Common Myths About Bipolar Disorder and Their Truths

Posted on June 15, 2018


Thanks to new national awareness programs, more and more people are beginning to understand the importance of mental health checkups. However, several myths still surround the condition called bipolar disorder. Keep reading to learn more from the mental health experts at Peconic Bay Medical Center in Suffolk County, NY.

Myth 1: Bipolar Disorder is Rare

According to the National Institute of Mental Health, bipolar disorder affects nearly 6 million Americans over the age of 18. That’s nearly 3 percent of the total US population. To put that in perspective, the population of Los Angeles as of 2018 was 4 million. In other words, more people have been diagnosed with bipolar disorder than live in Los Angeles. The official statistics don’t include those who haven't been diagnosed by a medical professional and are instead struggling with their condition privately. The actual number of people who have bipolar disorder is probably much higher.

Myth 2: Jekyll-Hyde Mood Shifts

When people think of bipolar disorder, they usually imagine frequent and sudden mood shifts. However, the Jekyll-Hyde misconception couldn’t be further from the truth. The two states of bipolar disorder are depression and mania. Mania and depression aren't mutually exclusive. For example, someone with bipolar disorder might have abnormal reactions like laughing at bad news or crying at good news, regardless of their current mood.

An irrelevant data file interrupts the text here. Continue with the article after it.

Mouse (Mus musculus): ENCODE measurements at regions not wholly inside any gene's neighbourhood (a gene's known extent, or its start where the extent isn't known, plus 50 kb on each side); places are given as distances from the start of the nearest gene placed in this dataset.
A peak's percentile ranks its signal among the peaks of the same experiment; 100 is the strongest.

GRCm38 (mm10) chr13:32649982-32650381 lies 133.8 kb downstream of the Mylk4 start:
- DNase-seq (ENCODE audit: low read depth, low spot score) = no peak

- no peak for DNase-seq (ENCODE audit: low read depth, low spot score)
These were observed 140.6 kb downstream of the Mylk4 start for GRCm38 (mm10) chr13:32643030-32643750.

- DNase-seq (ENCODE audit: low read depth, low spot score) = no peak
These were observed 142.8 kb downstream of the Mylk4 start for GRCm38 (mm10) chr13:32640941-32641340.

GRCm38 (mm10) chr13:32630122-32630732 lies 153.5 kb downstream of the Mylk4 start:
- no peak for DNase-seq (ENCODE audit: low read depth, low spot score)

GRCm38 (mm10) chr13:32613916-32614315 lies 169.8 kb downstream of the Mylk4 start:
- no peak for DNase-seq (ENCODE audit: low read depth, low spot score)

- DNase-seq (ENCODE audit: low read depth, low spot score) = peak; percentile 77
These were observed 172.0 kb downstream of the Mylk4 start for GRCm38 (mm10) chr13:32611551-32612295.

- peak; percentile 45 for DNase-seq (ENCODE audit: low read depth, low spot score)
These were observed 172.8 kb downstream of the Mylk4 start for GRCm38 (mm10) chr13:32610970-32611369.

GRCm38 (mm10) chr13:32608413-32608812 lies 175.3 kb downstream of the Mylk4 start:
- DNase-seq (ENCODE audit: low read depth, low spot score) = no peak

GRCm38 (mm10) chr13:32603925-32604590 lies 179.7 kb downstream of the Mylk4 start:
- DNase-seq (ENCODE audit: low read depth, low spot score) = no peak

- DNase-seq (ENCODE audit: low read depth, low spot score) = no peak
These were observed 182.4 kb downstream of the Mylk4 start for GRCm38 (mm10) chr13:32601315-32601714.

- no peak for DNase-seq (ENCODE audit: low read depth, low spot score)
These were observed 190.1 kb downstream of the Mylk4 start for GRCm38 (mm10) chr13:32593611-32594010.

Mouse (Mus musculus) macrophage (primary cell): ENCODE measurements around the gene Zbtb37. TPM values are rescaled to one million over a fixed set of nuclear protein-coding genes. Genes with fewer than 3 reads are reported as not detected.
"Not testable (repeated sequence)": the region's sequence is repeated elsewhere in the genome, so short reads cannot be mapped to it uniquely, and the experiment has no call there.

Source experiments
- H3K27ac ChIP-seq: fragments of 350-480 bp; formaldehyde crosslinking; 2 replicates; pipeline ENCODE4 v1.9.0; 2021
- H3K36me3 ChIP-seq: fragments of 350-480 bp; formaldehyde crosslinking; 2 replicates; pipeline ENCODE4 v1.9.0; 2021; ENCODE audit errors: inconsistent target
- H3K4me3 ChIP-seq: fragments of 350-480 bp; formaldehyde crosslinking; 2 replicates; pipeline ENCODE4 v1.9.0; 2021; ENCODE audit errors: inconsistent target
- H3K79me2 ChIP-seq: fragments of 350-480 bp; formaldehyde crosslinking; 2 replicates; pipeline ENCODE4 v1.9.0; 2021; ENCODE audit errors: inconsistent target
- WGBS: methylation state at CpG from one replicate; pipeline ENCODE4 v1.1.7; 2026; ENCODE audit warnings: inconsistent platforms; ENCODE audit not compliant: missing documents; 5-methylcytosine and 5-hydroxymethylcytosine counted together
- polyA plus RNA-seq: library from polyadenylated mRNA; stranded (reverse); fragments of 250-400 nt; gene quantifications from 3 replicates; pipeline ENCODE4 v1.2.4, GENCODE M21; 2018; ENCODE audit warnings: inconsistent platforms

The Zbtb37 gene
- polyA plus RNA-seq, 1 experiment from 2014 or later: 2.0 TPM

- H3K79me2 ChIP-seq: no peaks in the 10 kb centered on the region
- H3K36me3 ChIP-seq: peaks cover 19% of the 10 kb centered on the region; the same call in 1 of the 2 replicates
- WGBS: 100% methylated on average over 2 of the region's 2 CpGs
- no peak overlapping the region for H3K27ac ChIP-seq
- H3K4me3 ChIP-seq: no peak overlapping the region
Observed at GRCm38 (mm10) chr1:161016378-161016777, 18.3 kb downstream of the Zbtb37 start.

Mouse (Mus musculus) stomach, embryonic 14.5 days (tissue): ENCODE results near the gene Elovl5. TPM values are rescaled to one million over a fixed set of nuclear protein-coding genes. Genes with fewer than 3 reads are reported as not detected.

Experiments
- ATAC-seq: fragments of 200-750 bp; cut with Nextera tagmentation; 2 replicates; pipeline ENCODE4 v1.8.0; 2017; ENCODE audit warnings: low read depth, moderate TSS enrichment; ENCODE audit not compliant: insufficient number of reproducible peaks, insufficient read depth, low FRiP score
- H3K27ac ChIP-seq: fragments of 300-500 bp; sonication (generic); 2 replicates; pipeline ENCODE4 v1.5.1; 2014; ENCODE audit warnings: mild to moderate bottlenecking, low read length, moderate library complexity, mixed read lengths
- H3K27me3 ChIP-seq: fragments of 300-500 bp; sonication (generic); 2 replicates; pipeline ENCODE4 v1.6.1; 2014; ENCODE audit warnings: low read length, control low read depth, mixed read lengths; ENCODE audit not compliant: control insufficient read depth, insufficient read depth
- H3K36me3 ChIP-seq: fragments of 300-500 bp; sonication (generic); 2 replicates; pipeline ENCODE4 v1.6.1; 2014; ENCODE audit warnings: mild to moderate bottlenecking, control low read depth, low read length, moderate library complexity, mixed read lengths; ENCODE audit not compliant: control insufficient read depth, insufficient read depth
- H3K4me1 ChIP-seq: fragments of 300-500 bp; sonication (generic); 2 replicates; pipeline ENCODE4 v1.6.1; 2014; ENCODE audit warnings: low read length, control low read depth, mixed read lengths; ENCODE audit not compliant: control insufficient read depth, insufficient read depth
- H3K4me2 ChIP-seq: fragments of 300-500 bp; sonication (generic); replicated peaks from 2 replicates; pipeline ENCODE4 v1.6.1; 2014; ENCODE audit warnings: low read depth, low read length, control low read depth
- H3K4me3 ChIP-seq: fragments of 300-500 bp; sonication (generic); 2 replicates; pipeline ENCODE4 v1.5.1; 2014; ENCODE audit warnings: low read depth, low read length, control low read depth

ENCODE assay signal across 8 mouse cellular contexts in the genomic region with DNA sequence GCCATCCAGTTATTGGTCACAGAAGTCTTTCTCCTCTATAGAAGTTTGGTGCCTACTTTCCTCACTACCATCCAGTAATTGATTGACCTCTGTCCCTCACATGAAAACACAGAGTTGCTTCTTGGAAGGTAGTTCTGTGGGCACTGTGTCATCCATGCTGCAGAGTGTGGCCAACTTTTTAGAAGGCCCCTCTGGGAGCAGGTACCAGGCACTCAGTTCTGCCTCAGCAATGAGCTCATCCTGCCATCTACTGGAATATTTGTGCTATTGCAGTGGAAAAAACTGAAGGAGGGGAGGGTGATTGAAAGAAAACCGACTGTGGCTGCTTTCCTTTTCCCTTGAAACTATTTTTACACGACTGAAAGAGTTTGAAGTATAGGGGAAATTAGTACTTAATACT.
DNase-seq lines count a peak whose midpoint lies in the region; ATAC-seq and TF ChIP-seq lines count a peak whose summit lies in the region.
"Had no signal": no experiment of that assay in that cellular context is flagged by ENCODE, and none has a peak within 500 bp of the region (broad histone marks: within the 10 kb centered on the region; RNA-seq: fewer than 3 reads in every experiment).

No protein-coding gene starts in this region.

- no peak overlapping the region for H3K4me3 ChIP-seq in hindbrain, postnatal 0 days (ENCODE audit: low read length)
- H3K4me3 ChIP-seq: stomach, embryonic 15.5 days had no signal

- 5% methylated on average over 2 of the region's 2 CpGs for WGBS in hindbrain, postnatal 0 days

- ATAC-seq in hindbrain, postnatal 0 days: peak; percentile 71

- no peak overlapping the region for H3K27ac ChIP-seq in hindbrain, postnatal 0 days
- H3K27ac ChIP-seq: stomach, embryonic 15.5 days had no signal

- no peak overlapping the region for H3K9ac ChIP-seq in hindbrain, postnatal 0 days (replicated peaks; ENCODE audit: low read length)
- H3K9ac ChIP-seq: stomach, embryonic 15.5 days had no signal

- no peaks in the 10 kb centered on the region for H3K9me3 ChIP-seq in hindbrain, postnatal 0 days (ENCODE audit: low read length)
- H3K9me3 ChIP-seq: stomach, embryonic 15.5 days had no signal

Myth 3: Mania Equates to Happiness

Depression is often associated with feelings of sadness and lethargy. When it comes to mania, however, people assume it means that a person is very happy or easily excited. Mania is considered an elevated mood, but, for some people, it's also a phase characterized by irritability and paranoia. People experiencing mania can have difficulty concentrating, sleeping, and controlling their thoughts and actions. They're more likely to make spontaneous and sometimes dangerous decisions like going on a shopping spree or a drinking binge. They're also more prone to taking illicit drugs and making risky choices.

Myth 4: Limited Treatment Options

When it comes to treating bipolar disorder, some people feel their options are limited to medication and psychotherapy. While these are two very important treatment options, there are several therapy methods that patients can employ to help manage their symptoms. Active strategies include exercising to stimulate the production of endorphins, eating healthy, going to bed at the same time every day, and keeping track of your mood through journaling. Writing is therapeutic, and, over time, patients can learn to identify warning signs and triggers once they’ve established a written history.

If you think you may have bipolar disorder, talk to your doctor about your symptoms as soon as possible. Make an appointment with your mental health physician at Peconic Bay Medical Center, the largest medical center in Suffolk County, NY, to develop a treatment plan. Visit to learn more.